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Forbes: China's 3D Printing Industry Is One of The Fastest Growing in The World


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In 2023, China's leading metal 3D printer manufacturer Platit (BLT) announced a 34% increase in revenue over the previous year, while the increasing number of configurable lasers for metal 3D printers produced in China should arouse more interest from global manufacturers.

In fact, China is catching up with the United States and Europe in the application and manufacturing of 3D printing, and in many ways surpassing the United States and Europe. From 2015 to 2022, China's additive manufacturing industry is growing at an average annual rate of about 30%, and industry analyst AM Research predicts that China's 3D printer sales revenue alone will reach $8 billion by 2032.

This has important implications for China and the 3D printing industry. Of course, most of the growth has been within China. Additive manufacturing professionals are now well aware that there are several famous companies in China, but there are many more that they have never heard of.

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For example, Platite, Huashu Gao Ke, Easy3D and other brands have launched metal 3D printers equipped with multiple lasers, of which Easy3D has as many as 64 device lasers. However, these three companies are not the only ones producing multi-laser 3D printers in China. Tianjin Leiming, which operates primarily in China, also recently launched a metal 3D printer equipped with up to 20 lasers.


By comparison, metal 3D printers from companies such as Nikon SLM Solutions only have a maximum of 12 lasers. It's not a pure marketing gimmick, the more lasers on a metal 3D printer, the more productive it becomes, and more importantly, the more complex the hardware and software to coordinate all that energy. One large smartphone manufacturer, for example, is using metal 3D printing to produce millions of small parts each year.

As a result, these metal 3D printers can serve as a yardstick for measuring the overall progress of the industry as a whole. Not only are they more complex, they're also more expensive. With metal 3D printing as the reference standard, we can expect other areas of China's 3D printing industry to develop at a similar level. In other parts of the world, such as Europe and North America, simpler technologies are advancing as fast as the most advanced ones. HP's Multi Jet Fusion is one of the most successful polymer printing technologies in additive manufacturing, and its competitors are already appearing in China. In China, the level of automation for sand 3D printing is the same as in Germany, where BMW has developed a fully automated production line for printing and casting aluminum engine cylinders.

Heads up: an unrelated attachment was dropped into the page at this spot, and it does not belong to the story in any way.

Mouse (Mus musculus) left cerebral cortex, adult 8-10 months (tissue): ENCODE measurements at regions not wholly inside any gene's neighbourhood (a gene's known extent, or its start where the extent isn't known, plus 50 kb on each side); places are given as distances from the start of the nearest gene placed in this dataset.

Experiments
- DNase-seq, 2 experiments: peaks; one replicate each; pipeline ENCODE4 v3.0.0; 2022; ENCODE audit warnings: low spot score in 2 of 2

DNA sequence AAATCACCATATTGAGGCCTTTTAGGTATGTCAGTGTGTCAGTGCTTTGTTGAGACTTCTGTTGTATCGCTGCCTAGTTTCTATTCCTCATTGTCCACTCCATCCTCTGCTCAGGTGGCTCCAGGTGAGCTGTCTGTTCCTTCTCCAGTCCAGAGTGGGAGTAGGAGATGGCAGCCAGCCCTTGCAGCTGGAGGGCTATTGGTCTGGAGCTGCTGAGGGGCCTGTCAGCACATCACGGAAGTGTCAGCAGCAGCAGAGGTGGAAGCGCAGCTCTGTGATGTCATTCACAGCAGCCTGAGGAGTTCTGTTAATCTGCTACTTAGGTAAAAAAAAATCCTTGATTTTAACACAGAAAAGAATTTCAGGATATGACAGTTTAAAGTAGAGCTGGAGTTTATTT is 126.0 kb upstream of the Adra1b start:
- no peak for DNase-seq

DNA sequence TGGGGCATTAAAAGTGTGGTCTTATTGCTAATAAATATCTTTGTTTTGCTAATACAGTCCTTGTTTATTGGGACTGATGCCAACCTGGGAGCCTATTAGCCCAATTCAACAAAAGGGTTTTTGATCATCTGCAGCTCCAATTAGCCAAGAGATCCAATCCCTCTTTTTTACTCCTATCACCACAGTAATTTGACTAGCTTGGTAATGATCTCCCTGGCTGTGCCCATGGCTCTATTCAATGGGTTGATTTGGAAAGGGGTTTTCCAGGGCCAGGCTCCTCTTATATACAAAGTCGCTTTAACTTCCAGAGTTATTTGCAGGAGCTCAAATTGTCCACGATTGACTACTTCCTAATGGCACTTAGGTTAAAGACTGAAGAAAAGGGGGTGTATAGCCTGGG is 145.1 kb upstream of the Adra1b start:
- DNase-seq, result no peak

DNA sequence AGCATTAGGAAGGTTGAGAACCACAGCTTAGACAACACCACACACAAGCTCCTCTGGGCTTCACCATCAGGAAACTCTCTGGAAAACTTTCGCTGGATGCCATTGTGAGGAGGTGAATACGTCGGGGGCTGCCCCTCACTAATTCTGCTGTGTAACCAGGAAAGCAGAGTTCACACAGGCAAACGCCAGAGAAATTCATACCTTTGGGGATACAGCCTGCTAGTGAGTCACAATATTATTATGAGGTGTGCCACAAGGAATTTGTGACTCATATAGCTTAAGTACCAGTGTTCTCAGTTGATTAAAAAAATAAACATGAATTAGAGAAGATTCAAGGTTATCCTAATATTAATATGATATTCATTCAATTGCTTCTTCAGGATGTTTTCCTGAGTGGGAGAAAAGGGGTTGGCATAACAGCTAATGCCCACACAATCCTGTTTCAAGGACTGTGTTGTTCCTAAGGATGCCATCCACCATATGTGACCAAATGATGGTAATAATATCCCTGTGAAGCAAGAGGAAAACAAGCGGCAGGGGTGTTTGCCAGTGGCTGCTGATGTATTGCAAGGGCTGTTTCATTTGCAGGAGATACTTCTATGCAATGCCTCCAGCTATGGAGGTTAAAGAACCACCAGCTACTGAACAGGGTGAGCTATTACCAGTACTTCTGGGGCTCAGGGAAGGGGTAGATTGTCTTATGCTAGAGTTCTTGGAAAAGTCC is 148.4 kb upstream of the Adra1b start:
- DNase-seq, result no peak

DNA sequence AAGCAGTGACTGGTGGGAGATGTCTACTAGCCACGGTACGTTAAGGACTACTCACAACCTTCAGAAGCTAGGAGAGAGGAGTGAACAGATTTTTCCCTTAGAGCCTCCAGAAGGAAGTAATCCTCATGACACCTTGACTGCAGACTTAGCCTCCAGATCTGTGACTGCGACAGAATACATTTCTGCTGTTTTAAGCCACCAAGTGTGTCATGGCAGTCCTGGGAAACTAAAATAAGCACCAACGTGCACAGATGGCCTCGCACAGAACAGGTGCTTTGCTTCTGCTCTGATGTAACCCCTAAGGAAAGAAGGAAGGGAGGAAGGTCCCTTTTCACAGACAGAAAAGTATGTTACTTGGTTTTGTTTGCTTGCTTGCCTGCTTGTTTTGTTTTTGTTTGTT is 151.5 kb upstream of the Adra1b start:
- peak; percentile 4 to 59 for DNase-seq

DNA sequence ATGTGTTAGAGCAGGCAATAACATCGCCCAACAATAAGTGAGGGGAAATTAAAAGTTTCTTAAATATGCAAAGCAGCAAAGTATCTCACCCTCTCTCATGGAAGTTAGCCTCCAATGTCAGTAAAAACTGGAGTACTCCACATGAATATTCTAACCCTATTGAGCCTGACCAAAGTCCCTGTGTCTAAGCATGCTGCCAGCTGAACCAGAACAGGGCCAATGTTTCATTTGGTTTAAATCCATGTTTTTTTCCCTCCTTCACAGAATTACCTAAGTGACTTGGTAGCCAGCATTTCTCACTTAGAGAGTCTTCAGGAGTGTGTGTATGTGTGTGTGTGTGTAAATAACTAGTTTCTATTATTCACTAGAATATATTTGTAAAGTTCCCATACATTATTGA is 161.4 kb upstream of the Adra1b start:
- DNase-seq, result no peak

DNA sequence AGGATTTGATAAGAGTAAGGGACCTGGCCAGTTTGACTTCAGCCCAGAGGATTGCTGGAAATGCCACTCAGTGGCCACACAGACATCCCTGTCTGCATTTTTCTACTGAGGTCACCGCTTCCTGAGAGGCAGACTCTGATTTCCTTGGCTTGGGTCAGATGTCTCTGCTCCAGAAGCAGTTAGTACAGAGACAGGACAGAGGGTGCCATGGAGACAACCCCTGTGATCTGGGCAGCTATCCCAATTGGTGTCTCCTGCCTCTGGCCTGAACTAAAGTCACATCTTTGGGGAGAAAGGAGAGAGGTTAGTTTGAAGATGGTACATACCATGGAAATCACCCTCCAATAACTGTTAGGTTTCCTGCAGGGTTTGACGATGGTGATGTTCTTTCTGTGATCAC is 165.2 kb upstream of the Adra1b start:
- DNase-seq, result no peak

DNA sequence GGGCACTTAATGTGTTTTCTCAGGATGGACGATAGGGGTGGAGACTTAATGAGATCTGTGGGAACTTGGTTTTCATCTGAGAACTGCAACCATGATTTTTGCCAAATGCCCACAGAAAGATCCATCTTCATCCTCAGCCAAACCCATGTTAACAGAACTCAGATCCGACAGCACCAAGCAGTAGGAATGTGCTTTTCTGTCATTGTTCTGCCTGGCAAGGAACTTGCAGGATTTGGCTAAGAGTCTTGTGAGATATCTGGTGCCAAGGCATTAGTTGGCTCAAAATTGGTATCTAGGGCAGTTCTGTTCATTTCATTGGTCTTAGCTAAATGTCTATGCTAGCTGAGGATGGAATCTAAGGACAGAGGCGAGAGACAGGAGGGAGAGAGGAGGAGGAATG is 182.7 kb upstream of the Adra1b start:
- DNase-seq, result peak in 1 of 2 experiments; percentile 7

These activities will largely benefit China's deployment of advanced domestic manufacturing capabilities, especially as the United States and others use tariffs and other measures to control imports from China. But even if China can't sell electric cars directly to the West, it can sell some of its manufacturing equipment abroad.

Companies such as the three metal 3D printer manufacturers mentioned earlier have opened foreign offices in Germany and the United States to better serve customers in the region. Their increased participation in foreign exhibitions has stimulated the interest of foreign customers. And, because their machines cost significantly less than those made in Western countries, they can improve cost competitiveness without sacrificing quality in most cases.

What this means for 3D printer manufacturers in the US and Europe is that they will increasingly face stiff competition from China. Still, they may not lose the market altogether. One of the main reasons for the rapid development of 3D printing in China is the strong support of the Chinese government for advanced manufacturing. China allows companies to deduct research and development (R&D) expenses from their taxes, while in the United States, the 2017 "Tax cut" bill reduced the deductible portion of US companies' R&D expenses from 100% to just 10%, significantly discouraging R&D investment.

However, through the Inflation Reduction Act, the Infrastructure Investment and Jobs Act, and the CHIPS and Science Act, the United States is currently pouring billions of dollars into new programs that support domestic advanced manufacturing. Other countries such as Canada and the United Kingdom are following suit, suggesting that the competition with China will be a fierce one that could ultimately benefit domestic, distributed, and renewable manufacturing across all advanced economies. So while the competition for individual 3D printing companies inside and outside China may be fierce, it may be the larger countries and their populations that ultimately win out.

3D SHAPING is one of the leading rapid prototyping experts in China.

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